Europe wants to impose on member countries a charging station every 60 km on the main axes. An obligation which should be respected by 2026. Here is what the European project says in detail, which also addresses the case of trucks and hydrogen.
Article updated on October 5, 2022 : The objective of a charging station every 60 km in Europe is advancing. The Committee on Transport and Tourism of the European Parliament has drafted a project relating to the “deployment of alternative fuels infrastructure“. This provides for a charging station every 60 km.along major EU roadsby 2026.
For trucks and buses, this obligation will be similar, and by 2026, but “only on the main TEN-T networkwhich represents the major motorway transport routes in Europe.
The commission also addresses the case of hydrogen, with a station every 100 km instead of one every 150 km as initially planned, and from 2028 and not 2031.
Finally, important information, the deputies underline that “charging stations must be accessible to all makes of vehicles“. This is practically the case currently, except with Tesla whose network is (almost) exclusively reserved for drivers of the brand. But that’s changing, with the Superchargers pilot project open to everyone (and therefore to non-Tesla vehicles) in some countries.
The committee states that:MEPs will be able to start negotiations with EU governments on the final form of the legislationin the coming months, in order to make it a mandatory rule. The idea being to ask member countries to propose their plan to achieve their objectives by 2024.
In France, it is true that the number of terminals on the main axes is still a little low, but France is much better than some other countries. Indeed, the Netherlands, France and Germany today have two thirds of the terminals available in the Europe of 27.
Original article from June 8, 2022
: The 27 member countries of the European Union have agreed to impose an increase in the number of terminals on their road networks. But France is still lagging behind…
Although the number of terminals has increased very markedly along our roads in recent years, whereas today there are just under 60,000 throughout the country, it is still far from be sufficient. Because in addition to concerns related to the autonomy of electric cars, another problem arises: that of the availability of terminals.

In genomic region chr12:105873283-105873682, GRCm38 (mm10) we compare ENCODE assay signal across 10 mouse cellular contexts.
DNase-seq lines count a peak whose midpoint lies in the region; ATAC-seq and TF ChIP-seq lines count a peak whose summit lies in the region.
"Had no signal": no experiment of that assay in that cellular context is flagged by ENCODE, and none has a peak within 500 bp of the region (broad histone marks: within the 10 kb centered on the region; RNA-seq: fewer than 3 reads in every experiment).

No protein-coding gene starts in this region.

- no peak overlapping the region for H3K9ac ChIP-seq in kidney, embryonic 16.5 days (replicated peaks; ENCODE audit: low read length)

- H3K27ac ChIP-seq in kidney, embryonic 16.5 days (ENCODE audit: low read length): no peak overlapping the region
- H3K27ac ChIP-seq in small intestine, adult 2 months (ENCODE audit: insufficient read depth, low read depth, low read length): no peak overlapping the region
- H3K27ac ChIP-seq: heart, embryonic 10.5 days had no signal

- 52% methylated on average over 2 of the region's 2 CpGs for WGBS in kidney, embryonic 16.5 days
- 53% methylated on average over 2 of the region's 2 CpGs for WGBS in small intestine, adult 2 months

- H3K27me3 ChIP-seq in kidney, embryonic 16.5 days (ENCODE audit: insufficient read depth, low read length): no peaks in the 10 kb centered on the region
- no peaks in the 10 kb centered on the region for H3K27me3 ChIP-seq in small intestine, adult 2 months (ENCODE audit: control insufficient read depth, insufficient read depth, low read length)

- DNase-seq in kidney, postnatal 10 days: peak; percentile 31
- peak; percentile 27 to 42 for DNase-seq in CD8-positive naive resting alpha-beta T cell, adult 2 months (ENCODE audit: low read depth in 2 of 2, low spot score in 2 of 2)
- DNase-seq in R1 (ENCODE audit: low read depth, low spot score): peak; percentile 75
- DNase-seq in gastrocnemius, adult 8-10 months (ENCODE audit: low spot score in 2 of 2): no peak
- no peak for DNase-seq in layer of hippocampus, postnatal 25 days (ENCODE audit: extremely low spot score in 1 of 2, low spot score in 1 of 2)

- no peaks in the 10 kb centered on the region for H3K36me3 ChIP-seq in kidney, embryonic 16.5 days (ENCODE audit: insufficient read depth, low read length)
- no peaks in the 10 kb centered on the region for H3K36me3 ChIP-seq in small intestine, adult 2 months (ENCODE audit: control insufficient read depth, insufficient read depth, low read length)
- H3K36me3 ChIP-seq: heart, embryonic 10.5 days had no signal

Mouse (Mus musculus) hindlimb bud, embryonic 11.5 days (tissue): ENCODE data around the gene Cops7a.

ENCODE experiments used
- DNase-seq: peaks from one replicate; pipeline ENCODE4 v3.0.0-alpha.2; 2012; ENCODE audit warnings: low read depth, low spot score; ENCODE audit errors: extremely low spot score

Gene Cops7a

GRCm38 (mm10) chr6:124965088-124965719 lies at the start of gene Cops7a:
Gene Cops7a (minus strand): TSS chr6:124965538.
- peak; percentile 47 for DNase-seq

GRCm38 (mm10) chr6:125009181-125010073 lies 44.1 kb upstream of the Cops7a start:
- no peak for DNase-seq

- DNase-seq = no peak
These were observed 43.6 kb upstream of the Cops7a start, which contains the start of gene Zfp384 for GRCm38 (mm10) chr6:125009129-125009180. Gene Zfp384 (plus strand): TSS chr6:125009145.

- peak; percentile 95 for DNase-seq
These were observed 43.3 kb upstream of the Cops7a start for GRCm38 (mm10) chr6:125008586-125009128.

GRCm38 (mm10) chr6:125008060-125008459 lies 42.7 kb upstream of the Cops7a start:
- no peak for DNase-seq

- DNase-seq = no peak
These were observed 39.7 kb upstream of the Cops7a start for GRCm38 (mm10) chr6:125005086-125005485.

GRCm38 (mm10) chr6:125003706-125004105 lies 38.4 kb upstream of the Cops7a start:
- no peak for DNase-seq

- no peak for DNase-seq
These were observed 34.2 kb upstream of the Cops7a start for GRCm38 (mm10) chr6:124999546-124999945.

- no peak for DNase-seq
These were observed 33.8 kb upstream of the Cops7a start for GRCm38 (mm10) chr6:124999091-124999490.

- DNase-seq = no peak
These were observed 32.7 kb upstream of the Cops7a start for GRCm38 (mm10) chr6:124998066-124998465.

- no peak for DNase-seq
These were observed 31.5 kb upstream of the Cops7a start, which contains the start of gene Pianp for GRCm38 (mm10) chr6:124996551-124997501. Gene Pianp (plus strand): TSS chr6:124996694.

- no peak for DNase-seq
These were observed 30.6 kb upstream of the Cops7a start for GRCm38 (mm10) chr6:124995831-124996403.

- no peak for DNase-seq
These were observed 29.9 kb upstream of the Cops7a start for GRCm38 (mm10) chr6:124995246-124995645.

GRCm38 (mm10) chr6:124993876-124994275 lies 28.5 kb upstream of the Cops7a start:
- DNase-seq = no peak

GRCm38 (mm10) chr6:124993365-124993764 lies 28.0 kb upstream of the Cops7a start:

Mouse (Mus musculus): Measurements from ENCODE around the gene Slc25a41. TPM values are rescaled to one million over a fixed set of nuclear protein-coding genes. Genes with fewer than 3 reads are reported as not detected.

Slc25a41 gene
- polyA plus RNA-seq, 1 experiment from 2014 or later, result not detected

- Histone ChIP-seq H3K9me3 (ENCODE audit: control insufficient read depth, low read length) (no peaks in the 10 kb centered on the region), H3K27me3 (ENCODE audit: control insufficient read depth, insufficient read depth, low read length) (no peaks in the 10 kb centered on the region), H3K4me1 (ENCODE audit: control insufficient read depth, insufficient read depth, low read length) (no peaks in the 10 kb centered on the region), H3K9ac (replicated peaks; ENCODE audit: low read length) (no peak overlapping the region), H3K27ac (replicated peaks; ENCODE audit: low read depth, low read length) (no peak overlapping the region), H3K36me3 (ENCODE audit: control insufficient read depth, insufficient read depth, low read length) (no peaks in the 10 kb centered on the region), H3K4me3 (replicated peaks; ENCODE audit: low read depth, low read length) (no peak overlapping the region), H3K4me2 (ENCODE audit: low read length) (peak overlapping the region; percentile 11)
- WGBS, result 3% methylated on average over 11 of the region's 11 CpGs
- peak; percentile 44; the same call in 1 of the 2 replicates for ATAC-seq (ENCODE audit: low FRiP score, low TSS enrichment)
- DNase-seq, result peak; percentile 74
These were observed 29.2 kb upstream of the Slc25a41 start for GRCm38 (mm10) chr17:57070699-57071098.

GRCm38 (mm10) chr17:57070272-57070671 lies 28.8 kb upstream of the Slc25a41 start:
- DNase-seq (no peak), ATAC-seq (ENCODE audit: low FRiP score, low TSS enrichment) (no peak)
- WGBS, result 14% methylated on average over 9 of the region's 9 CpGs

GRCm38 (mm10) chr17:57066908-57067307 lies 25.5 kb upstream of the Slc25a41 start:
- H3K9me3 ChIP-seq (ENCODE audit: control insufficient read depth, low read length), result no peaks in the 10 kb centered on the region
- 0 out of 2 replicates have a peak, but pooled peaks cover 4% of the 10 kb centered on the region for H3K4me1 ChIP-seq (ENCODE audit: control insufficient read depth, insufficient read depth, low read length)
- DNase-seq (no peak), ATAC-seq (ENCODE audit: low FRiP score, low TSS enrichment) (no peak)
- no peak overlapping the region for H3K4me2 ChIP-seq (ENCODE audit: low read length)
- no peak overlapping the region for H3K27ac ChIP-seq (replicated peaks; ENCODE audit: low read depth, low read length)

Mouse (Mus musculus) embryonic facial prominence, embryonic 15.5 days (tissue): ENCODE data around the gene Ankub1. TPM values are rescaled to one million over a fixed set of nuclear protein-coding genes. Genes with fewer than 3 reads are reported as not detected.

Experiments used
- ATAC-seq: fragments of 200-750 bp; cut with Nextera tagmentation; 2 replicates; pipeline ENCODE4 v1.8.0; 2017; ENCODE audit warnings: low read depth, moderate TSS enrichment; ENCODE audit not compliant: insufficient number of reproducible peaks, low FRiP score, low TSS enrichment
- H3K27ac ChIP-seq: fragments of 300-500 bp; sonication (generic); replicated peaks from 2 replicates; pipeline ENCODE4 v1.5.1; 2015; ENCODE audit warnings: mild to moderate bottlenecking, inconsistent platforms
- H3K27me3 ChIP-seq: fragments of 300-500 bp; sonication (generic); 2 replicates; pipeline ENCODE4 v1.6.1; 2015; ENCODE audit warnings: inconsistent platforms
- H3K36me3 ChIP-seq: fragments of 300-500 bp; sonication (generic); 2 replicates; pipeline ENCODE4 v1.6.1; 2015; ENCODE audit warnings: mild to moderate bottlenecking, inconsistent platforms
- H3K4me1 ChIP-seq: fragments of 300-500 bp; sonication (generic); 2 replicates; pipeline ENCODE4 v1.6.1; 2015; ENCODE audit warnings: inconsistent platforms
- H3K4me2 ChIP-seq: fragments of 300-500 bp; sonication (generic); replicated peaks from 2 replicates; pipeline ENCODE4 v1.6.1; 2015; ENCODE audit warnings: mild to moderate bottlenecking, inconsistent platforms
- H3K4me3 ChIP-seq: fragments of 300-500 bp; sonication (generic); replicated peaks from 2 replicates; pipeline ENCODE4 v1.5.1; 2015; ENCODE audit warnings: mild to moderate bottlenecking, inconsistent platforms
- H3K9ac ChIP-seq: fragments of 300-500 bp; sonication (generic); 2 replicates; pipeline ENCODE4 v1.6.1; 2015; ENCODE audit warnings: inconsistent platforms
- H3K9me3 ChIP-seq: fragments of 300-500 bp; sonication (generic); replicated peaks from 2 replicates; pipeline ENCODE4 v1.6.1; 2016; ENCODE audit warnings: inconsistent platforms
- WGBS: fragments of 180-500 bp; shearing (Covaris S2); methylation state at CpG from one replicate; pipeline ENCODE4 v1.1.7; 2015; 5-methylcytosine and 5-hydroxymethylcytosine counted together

And for good reason, while the electric market is on the rise, with a market share going from 7.1% in 2021 to 11.9% this year, charging infrastructure is under attack. Hence the interest in accelerating their development in France, but also in other European countries.
Objective: one terminal every 60 km
In order to move things forward, the 27 member countries of the European Union met at a major meeting which took place in Luxembourg a few days ago. The purpose of this summit? Vote on the texts of the “Fit for 55” climate package, presented in 2021 by the European Commission, which brings together a series of measures aimed at reducing CO2 emissions in Europe by 55% by 2030.
In addition to the ban on the sale of thermal cars in 2035, which will be debated in the coming days, participants also had a discussion on the increase in the number of fast charging stations in Europe. Objective: that there are at least one “of at least 150 kW” every 60 km on the entire road network over the next few years. As our colleagues from Challenges point out, this measure should apply from 2025 on the main roads and from 2030 on the secondary network.
France still late
For the time being, this measure is only a proposal, which does not yet have any real legal value. But if this ends up being the case, France will then have to activate, since we are still very late on this subject. As of March 31, 2022, 57,732 charging points were counted across the entire tricolor network, according to a report from Avere. Although the organization was satisfied with the 54% increase in the number of terminals in one year, this is still very far from the objective announced by the government.
As a reminder, he then promised to provide no less than 100,000 infrastructures charge at the end of 2020. While approximately 862,455 electric and plug-in hybrid cars are currently circulating in France, an average of 15 vehicles connected per terminal is required, which is insufficient. According to an ACEA report published last year, our country had a rather average network, with 4.1 terminals every 100 km, thus placing itself far behind the Netherlands (47.5 terminals every 100 km) .
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